Archive for the ‘Marcus Aurelius’ Tag

Feast of Saint Glyceria of Heraclea (May 13)   Leave a comment

Above:  Thrace in the Roman Empire

Image in the Public Domain

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SAINT GLYCERIA OF HERACLEA (156-CIRCA 177)

Martyr, Circa 177

Also known as Saint Glyceria of Trajanopolis

St. Glyceria is a saint in the Roman Catholic and Eastern Orthodox traditions.  Given the antiquity of her hagiography, one may reasonable expect that hagiographers can and do consult a list of Roman Emperors, in her case, and correctly identify the emperor during whose reign she died.  Various accounts place her death from 171 to 177, but always in the 170s.  Nevertheless, some of these accounts identify the emperor at the time of St. Glyceria’s martyrdom as Antoninus Pius (reigned 138-161).  No, the emperor was Marcus Aurelius (reigned 161-180).

Offering to the gods on behalf of the Roman Empire was a patriotic and civic duty of Gentiles.  (The empire exempted the Jews.)  The rationale for the offering was that the gods would continue to bless and prosper the Roman Empire as long as its subjects honored the gods–a divine quid pro quo.  The growth of Christianity, therefore, constituted a perceived threat to the empire.

National and imperial security have long provided excuses for a host of sins.  To quote Samuel Johnson (1709-1784), the British linguist and “Great Moralist,”

Patriotism is the last refuge of a scoundrel.

St. Glyceria (literally, “Sweetness”) came from a prominent family.  Her father, Macarius, was a governor, in modern political terms.  The family moved to Trajanopolis, Thrace, when our saint was quite young.  Her parents died when she was a minor.  The orphan met Christians and eventually converted.  St. Glyceria was a secret disciple until she had to risk her life to avoid betraying her faith.  St. Glyceria was at Heraclea (near Propontius, the modern-day Sea of Marmara) when she disobeyed the imperial order to sacrifice to the gods on behalf of the Roman Empire.  She died of torture.  Then wild animals consumed her corpse.

The last vestiges of the Roman Empire collapsed in 1453.

KENNETH RANDOLPH TAYLOR

MARCH 29, 2020 COMMON ERA

THE FIFTH SUNDAY IN LENT, YEAR C

THE FEAST OF CHARLES VILLIERS STANFORD, COMPOSER, ORGANIST, AND CONDUCTOR

THE FEAST OF DORA GREENWELL, POET AND DEVOTIONAL WRITER

THE FEAST OF JOHN KEBLE, ANGLICAN PRIEST AND POET

THE FEAST OF SAINTS JONAS AND BARACHISUS, ROMAN CATHOLIC MARTYRS, 327

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Almighty God, by whose grace and power your holy martyr Saint Glyceria of Heraclea

triumphed over suffering and was faithful even to death:

Grant us, who now remember her in thanksgiving,

to be so faithful in our witness to you in this world,

that we may receive with her the crown of life;

through Jesus Christ our Lord, who lives and reigns with you and the Holy Spirit,

one God, for ever, and ever.  Amen.

Sirach (Ecclesiasticus) 51:1-12

Psalm 116 or 116:1-8

Revelation 7:13-17

Luke 12:2-12

–Adapted from Holy Women, Holy Men:  Celebrating the Saints (2010), 714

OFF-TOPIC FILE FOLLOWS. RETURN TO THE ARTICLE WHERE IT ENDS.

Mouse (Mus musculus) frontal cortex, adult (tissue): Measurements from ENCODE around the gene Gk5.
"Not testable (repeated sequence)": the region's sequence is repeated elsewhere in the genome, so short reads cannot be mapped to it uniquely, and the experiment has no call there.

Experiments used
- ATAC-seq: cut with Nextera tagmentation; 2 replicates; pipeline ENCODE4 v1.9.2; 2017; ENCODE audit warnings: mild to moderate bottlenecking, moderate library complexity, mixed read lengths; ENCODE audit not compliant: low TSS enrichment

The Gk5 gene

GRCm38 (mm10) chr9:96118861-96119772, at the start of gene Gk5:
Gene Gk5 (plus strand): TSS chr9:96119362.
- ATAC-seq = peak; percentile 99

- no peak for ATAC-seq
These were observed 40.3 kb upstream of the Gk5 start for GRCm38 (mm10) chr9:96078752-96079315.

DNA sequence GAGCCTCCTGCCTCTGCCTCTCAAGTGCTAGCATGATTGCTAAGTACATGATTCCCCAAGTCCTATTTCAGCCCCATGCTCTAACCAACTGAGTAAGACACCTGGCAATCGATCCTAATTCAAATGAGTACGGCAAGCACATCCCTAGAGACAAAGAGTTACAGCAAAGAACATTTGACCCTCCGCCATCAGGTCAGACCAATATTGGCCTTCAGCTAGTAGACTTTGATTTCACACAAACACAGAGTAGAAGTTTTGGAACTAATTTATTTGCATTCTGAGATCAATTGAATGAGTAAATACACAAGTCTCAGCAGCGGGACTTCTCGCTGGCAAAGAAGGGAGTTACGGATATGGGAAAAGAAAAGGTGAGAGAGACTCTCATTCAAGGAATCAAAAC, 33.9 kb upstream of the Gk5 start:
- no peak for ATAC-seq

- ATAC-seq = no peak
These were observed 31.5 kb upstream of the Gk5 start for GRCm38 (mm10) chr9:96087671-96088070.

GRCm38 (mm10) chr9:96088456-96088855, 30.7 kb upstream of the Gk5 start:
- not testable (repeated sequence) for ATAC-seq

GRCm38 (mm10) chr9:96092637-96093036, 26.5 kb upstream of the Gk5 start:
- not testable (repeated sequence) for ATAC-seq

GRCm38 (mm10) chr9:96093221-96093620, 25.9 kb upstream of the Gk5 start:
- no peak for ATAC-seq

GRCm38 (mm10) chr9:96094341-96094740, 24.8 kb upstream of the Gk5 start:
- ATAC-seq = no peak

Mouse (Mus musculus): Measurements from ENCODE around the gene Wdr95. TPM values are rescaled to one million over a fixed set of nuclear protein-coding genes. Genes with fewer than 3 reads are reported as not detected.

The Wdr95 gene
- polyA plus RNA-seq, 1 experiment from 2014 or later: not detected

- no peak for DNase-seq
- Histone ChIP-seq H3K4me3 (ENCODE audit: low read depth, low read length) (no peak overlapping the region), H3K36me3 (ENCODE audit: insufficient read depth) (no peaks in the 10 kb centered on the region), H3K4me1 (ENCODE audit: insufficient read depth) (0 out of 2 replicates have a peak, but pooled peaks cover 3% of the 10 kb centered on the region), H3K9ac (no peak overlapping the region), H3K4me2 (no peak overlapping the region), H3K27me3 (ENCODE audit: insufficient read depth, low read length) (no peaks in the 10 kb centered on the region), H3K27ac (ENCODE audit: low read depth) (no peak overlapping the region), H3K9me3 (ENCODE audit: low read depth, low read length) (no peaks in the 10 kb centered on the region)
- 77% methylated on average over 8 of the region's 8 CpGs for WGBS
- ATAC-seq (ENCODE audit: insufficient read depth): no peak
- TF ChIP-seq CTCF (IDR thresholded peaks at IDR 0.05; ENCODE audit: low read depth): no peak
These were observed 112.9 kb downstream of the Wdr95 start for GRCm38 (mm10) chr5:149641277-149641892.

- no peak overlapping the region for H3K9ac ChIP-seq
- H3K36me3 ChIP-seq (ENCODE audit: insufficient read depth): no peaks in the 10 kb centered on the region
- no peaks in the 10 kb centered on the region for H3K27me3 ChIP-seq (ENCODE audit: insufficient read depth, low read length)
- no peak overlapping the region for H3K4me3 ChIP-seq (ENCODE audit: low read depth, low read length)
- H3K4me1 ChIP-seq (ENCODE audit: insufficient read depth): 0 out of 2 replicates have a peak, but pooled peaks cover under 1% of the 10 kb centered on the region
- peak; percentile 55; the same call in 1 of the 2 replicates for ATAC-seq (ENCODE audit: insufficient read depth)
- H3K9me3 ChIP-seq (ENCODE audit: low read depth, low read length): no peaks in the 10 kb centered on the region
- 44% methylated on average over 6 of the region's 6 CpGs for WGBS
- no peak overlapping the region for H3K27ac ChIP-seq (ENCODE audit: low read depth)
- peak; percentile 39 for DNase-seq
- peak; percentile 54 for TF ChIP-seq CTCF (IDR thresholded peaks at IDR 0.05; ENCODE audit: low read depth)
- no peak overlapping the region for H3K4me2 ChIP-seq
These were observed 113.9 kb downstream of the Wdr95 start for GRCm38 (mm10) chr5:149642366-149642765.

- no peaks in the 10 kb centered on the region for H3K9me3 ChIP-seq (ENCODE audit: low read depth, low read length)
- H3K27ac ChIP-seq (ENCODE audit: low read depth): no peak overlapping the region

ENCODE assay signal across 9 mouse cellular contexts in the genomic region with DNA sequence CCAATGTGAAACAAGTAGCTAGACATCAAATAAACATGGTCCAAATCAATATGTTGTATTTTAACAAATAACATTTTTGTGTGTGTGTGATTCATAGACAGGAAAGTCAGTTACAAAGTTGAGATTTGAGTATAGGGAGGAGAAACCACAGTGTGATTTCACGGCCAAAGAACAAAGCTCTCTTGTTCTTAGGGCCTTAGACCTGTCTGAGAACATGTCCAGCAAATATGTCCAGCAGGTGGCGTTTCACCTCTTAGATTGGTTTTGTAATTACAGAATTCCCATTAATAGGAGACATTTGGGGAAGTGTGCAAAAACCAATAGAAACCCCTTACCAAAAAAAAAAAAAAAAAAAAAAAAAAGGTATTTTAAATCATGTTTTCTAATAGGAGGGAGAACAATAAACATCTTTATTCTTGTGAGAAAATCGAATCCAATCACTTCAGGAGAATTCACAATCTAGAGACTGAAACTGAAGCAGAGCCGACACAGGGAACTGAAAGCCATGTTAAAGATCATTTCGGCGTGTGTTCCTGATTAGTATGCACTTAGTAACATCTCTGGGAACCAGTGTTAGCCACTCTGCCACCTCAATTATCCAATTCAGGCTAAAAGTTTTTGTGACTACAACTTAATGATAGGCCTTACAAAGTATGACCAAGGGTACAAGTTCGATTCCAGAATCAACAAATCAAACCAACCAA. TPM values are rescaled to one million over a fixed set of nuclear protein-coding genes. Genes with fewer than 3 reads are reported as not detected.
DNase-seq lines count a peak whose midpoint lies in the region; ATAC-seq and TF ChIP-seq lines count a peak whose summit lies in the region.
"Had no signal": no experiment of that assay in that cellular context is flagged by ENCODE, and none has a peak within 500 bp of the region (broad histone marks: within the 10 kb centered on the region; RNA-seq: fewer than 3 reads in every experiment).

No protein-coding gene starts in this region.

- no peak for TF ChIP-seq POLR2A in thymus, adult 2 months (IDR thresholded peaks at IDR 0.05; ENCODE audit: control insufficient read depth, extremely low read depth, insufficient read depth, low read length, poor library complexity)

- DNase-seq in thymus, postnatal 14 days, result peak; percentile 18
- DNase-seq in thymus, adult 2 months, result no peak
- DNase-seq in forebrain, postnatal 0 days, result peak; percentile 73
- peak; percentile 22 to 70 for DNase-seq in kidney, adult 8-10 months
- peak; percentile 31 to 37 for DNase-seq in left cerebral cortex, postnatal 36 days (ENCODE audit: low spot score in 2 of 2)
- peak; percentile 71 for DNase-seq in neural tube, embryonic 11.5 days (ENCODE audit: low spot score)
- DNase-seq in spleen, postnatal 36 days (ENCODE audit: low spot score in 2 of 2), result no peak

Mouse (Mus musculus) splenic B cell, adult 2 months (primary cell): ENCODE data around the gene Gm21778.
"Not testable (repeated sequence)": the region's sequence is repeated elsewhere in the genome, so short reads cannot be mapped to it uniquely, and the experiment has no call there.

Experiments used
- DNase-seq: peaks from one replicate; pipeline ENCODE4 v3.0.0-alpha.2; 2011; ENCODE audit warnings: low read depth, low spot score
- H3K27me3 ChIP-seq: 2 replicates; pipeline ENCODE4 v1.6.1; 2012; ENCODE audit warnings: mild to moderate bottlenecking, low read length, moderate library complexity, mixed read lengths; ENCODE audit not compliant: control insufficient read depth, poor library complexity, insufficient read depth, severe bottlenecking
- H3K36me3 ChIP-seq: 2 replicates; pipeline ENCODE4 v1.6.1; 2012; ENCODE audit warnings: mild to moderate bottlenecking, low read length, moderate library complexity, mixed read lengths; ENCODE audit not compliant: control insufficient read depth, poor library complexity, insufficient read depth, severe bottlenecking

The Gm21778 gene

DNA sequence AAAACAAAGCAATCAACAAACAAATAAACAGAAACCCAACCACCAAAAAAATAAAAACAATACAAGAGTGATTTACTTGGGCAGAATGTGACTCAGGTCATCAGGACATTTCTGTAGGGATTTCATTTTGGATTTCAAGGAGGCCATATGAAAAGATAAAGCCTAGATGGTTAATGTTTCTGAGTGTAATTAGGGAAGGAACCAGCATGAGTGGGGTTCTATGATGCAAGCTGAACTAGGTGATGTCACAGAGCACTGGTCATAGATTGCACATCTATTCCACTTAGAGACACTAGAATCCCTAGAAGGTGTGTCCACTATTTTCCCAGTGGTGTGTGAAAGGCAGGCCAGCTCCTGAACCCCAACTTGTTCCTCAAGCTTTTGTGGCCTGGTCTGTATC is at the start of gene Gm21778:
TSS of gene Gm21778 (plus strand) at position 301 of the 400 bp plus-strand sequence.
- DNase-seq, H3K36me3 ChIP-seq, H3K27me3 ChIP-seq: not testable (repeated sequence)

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Feast of St. Justin Martyr (June 1)   1 comment

Above:  St. Justin Martyr

Image in the Public Domain

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SAINT JUSTIN MARTYR (100/110-166/167)

Christian Apologist and Martyr

St. Justin Martyr was a major figure in early Christian history.  He, a student of Greek philosophy, pioneered the project of reconciling faith and reason.

St. Justin grew up a pagan.  He, born at Flavia Neopolis (formerly Shechem, Samaria; subsequently Nablus, in the West Bank of the River Jordan), spent years studying and mastering various schools of Greek philosophy.  Our saint sought meaning.  Circa 130 St. Justin found that meaning after a meeting with a Christian on the beach at Ephesus.  Our saint, while acknowledging the wisdom and truth present in Greek philosophy, came to regard Christianity as the sole rational religion and the only

safe and profitable philosophy.

One of the people he debated was one Trypho, a Jew, who argued that the New Testament distorts the Hebrew Bible.  St. Justin replied that the latter actually foreshadows the former.

Circa 150 St. Justin moved to Rome, where he founded a school and where he spent the rest of his life.  Our saint wrote influential texts, some of which have survived.  St. Justin addressed the First Apology (circa 155) to the Emperor Antoninus Pius (reigned 138-161) and his adopted sons, Marcus Aurelius (reigned 161-180) and Lucius Verus.  Our saint refuted allegations of immorality against the Church, argued for the reasonableness of Christianity, and described contemporary Baptismal and Eucharistic rites and theology.  The bases of the Dialogue with Trypho were encounters at Ephesus.  The audience for the Second Apology (161) was the Roman Senate.

St. Justin, orthodox according to the standards of the time, became something of a heretic post mortem, as did other Ante-Nicene Fathers, notably Origen and St. Clement of Alexandria.  St. Justin, for example, concluded that God the Son is subordinate to God the Father, a position antithetical to subsequent orthodox developments in Trinitarian theology.